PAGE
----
Happy Juneteenth: 10 Movies to Stream That Celebrate Black Joy

·4-min read

Now a federal holiday, Juneteenth (June 19) commemorates the end of slavery in the U.S. Although this day marks just the beginning of an ongoing battle for equality, Juneteenth represents an opportunity to celebrate the joy of the Black experience as much as the hardship. And TheWrap’s got a great list of films to get that celebration started.

Once you’ve checked out some of the more educational Juneteenth-related fare, like “13th” or “I Am Not Your Negro,” consider adding some of these flicks to your streaming list.

“Soul” (Disney+)

“Soul,” Pixar’s first film to feature an African-American protagonist, follows Joe Gardener, a middle school music teacher with dreams of becoming a jazz star. When Joe dies prematurely before receiving his big break, he gets a second chance at his fantasy when accidentally enters the Great Before — a place that prepares unborn souls for real life. Not only does this film explore the intricacies of life and death, “Soul” features a predominantly Black cast, ranging from Jamie Foxx to Angela Bassett to Daveed Diggs. Co-director and screenwriter Kemp Powers, who is also Pixar’s first Black writer-director, doesn’t view the film as a “Black” movie, but instead honors the universal story from the perspective of a Black man. “Joe could have been of any race — but if Joe was going to be a Black man it was really important that he feel authentically of that group. I didn’t want him to seem like a stereotypical character that was just painted black,” Kemp told TheWrap.

“Invisible Portraits” (Amazon Prime Video)

“Invisible Portraits” celebrates the strength and courage of Black women, beginning the healing process from decades of generational trauma. Released on Juneteenth of 2020, filmmaker Oge Egbuonu devoted her film to weaving together narratives of struggle and celebration from Black women and scholars. “I think it’s really important that we reclaim the narrative of who we are, especially as Black women, and to cultivate a space that allows so many different Black women and girls to tell their story,” Egbuonu told WrapWomen. While this emotional documentary explores painful traumas Black women have faced throughout U.S. history, it acknowledges Black women’s role as uniting communities — building its own community in the process.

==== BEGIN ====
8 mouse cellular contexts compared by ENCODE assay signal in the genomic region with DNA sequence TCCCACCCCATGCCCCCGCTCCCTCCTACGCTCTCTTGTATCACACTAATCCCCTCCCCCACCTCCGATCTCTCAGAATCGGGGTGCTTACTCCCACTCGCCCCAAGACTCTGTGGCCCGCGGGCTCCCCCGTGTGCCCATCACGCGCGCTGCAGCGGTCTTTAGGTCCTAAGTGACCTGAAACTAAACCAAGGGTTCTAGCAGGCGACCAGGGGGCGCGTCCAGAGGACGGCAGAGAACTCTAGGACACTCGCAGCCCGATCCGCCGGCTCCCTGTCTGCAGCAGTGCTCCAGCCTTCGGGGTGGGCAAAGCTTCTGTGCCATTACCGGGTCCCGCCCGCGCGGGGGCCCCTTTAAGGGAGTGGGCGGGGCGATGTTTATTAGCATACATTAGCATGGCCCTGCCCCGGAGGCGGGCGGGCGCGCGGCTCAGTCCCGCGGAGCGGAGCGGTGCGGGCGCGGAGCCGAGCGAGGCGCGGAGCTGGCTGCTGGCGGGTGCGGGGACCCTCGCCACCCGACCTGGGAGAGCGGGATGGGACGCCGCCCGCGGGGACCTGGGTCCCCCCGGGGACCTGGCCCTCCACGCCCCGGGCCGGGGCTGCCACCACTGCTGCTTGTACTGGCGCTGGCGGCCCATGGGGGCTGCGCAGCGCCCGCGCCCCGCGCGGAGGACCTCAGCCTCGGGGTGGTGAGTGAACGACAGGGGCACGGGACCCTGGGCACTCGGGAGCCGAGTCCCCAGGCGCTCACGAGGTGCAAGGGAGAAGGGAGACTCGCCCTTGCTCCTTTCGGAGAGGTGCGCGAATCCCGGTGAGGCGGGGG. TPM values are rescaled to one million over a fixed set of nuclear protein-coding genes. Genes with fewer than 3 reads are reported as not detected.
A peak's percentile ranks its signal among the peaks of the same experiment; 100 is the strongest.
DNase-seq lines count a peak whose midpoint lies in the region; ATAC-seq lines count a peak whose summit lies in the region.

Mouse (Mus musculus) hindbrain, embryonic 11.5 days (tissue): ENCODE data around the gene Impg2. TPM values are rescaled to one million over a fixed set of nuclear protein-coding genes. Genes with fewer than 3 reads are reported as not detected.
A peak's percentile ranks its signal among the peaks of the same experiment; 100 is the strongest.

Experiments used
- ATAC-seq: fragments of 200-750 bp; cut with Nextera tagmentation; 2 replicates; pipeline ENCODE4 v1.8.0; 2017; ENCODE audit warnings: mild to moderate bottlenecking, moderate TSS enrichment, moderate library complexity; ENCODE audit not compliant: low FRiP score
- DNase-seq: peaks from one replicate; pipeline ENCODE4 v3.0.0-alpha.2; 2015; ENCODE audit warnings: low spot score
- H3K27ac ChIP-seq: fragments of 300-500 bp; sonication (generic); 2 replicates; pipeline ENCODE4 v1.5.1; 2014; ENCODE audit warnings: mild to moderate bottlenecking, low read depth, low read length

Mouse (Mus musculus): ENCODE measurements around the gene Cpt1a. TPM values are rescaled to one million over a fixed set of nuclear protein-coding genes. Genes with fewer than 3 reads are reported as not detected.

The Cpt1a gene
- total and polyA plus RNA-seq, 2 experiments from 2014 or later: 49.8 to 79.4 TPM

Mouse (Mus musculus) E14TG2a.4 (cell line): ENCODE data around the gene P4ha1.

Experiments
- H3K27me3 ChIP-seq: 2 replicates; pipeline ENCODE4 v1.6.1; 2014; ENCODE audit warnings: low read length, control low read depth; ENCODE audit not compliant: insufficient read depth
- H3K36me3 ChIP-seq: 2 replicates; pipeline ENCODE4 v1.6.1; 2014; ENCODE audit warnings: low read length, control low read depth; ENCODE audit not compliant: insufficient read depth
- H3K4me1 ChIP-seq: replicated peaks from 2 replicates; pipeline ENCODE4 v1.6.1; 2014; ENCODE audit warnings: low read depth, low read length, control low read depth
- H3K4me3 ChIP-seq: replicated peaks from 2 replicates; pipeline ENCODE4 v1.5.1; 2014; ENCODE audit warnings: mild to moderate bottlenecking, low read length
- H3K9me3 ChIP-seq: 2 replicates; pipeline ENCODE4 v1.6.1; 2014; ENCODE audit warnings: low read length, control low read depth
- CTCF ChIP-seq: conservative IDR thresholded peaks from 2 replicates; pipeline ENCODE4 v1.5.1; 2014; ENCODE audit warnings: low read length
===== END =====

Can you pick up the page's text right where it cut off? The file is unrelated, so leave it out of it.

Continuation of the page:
“Black Is King” (Disney+)

As a musical film and visual album written and directed by Beyoncé, “Black is King” accompanies “Lion King: The Gift,” album curated by Beyoncé for the 2019 remake of “The Lion King.” The film follows the traditional plot of “The Lion King,” following Simba, represented as a young Black boy, but adds in layers of depth by drawing from traditional and contemporary elements African culture. Featuring numerous African and American collaborators, including her daughter, Blue Ivy, Beyoncé weaves in Pan-African symbolism while remaining true to the plot. Although the directors had additional plans to shoot with Beyoncé in South Africa until the COVID-19 Pandemic prohibited them, “Black is King” is a triumphant masterpiece that celebrates the divine Black identity.

“One Night in Miami…” (Amazon Prime Video)

The Academy Award nominated film tells the fictionalized account of Black legends Malcolm X, Cassius Clay (who later renamed himself Muhammad Ali), Jim Brown and Sam Cooke one night in 1964. While the dialogue and exact events are fictionalized, “One Night in Miami…” touches on pressing issues as these Black leaders debated how to move forward as the Civil Rights Movement advanced — Malcolm’s struggles with Nation of Islam leadership, Clay’s impending conversion to Islam and Cooke’s struggle to use his platform to push the perception of the Black community forward. Directed by “Watchmen” star Regina King, “One Night in Miami…” celebrates Black leaders of the past and inspires those to come.

Sylvie’s Love (Amazon Prime Video)

“Sylvie’s Love” offers a whimsical and old-fashioned love story centering on two Black leads in 1960s New York City. Writer and director Eugune Ashe’s refreshing take on this classic tale offers Black audiences the opportunity to see themselves in a time period and genre they aren’t usually reflected in. “We generally see (Black characters) only through the lens of the civil rights movement if we’re handling subject matter that deals with Black folks in the ’60s,” Ashe told theWrap. “So I just kind of wanted to do something a little different.”

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